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Attributions of stability and relevance of personality traits

Furnham, A; Endler, N; (1982) Attributions of stability and relevance of personality traits. Current Psychological Research , 2 (1-3) pp. 75-85. 10.1007/BF03186747.

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Abstract

This experiment tested a number of hypotheses derived from trait theory, attribution theory and interactional psychology. Forty subjects rated the stability and relevance of 60 pre-selected traits of three role-related people and themselves in four specific social situations. The traits were categorized beforehand in terms of their structural, motivational and content properties, and whether they were positive or negative. There was a significant difference in the perceived stability of positive and negative traits between liked and disliked people; positive traits being seen as significantly more stable in liked people and less stable in disliked people. However, subjects did not attribute significantly less stability to their own behavioural traits than to those of others in the same situations. It was also demonstrated that trait labels are seen to be differentially relevant for describing people in different social situations. The results are discussed in terms of the work on stability and cross-situational consistency in trait and attribution theory and person-situation research. © 1982 Springer.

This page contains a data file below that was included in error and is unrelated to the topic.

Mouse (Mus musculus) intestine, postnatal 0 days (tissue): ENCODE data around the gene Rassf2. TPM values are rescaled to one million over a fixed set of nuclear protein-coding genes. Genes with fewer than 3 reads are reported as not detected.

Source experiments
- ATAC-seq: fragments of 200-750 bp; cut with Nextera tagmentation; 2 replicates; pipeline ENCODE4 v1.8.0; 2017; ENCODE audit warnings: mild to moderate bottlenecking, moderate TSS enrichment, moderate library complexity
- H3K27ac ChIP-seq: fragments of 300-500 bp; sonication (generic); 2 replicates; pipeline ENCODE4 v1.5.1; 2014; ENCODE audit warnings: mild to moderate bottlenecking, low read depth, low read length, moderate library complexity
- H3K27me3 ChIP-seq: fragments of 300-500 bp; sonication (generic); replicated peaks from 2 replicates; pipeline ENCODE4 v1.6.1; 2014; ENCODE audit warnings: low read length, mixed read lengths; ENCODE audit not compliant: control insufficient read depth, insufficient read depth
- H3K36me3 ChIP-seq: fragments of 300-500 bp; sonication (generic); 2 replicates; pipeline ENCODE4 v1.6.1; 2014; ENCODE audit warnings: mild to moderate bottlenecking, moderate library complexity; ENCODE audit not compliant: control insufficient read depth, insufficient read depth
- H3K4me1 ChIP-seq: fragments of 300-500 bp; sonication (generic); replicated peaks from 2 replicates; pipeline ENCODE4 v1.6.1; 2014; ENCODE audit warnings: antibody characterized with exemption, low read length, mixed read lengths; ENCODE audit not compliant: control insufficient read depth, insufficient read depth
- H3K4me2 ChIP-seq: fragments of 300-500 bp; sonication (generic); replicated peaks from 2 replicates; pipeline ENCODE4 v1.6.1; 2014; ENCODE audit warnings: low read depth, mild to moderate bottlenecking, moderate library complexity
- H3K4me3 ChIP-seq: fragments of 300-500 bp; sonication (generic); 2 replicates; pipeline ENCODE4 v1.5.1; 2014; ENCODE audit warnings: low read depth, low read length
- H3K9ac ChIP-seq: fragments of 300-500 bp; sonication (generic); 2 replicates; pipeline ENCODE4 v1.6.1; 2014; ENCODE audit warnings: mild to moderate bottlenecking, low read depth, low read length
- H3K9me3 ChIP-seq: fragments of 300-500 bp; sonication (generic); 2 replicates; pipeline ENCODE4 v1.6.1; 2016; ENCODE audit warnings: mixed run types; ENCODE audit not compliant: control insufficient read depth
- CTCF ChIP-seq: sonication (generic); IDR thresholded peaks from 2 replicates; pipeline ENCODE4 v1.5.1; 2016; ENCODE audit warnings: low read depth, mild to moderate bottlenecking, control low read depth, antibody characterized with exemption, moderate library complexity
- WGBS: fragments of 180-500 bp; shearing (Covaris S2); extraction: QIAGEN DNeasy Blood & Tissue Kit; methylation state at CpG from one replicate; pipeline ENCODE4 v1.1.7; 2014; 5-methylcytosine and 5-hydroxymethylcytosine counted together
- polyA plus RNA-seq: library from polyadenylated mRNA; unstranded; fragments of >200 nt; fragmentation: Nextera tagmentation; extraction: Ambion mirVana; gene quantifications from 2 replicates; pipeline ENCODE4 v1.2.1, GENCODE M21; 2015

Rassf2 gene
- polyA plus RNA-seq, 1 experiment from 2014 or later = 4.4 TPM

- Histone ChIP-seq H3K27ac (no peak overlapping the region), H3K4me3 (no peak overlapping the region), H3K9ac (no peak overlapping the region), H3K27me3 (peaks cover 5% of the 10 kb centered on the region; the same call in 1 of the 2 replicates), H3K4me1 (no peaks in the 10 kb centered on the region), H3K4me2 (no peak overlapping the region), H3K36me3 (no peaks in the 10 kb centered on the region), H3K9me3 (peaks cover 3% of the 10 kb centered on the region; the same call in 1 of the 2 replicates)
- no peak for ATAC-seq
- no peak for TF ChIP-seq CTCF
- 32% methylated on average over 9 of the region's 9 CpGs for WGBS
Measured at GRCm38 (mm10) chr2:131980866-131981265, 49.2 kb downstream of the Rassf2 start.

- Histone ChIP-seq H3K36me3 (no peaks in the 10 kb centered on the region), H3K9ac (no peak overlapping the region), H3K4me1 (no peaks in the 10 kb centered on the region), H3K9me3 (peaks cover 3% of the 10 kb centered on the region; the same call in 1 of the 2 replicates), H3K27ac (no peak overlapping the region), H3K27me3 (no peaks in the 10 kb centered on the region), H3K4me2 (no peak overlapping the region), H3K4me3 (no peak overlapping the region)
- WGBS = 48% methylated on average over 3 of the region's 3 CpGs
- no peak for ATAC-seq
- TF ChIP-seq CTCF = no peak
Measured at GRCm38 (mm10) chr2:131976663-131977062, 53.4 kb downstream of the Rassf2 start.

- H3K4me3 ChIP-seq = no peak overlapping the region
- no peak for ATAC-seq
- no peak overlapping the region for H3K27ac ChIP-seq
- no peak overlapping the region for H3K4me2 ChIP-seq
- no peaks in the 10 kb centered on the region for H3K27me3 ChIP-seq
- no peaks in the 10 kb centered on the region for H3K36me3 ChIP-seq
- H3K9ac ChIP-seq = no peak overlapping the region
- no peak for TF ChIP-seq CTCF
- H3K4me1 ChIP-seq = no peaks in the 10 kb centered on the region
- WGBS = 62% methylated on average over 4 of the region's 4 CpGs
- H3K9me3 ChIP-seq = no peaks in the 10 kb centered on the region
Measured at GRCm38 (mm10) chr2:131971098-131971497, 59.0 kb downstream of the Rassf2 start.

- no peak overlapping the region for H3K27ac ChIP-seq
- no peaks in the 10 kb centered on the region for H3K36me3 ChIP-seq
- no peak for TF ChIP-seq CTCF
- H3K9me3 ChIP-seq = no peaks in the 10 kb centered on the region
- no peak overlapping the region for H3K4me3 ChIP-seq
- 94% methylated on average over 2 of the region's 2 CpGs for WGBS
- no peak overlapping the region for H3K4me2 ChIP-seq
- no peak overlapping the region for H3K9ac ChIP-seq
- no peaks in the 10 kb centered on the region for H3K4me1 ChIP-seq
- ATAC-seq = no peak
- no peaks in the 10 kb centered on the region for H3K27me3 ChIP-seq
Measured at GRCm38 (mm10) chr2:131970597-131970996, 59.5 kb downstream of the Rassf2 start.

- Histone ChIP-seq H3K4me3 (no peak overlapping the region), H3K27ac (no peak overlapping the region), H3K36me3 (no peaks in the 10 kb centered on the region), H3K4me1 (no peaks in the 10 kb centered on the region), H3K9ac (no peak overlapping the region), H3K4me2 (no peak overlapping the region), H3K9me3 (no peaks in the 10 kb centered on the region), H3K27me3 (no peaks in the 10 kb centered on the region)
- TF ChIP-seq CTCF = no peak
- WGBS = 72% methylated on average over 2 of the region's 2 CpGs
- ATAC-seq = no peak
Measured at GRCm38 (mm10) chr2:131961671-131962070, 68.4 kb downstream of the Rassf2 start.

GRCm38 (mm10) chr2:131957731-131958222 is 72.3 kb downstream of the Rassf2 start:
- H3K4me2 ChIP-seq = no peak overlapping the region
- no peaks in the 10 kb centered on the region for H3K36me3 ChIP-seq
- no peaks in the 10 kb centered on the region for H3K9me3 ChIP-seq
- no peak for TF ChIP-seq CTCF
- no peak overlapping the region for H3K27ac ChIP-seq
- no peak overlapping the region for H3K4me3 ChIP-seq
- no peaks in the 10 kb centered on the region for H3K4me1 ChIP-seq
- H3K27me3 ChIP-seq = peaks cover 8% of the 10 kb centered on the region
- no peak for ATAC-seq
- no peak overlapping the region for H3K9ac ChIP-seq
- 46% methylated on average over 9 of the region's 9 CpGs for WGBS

Type: Article
Title: Attributions of stability and relevance of personality traits
DOI: 10.1007/BF03186747
UCL classification: UCL > Provost and Vice Provost Offices
UCL > Provost and Vice Provost Offices > School of Life and Medical Sciences
UCL > Provost and Vice Provost Offices > School of Life and Medical Sciences > Faculty of Brain Sciences
UCL > Provost and Vice Provost Offices > School of Life and Medical Sciences > Faculty of Brain Sciences > Div of Psychology and Lang Sciences
UCL > Provost and Vice Provost Offices > School of Life and Medical Sciences > Faculty of Brain Sciences > Div of Psychology and Lang Sciences > Clinical, Edu and Hlth Psychology
URI: http://discovery.ucl.ac.uk/id/eprint/1422789
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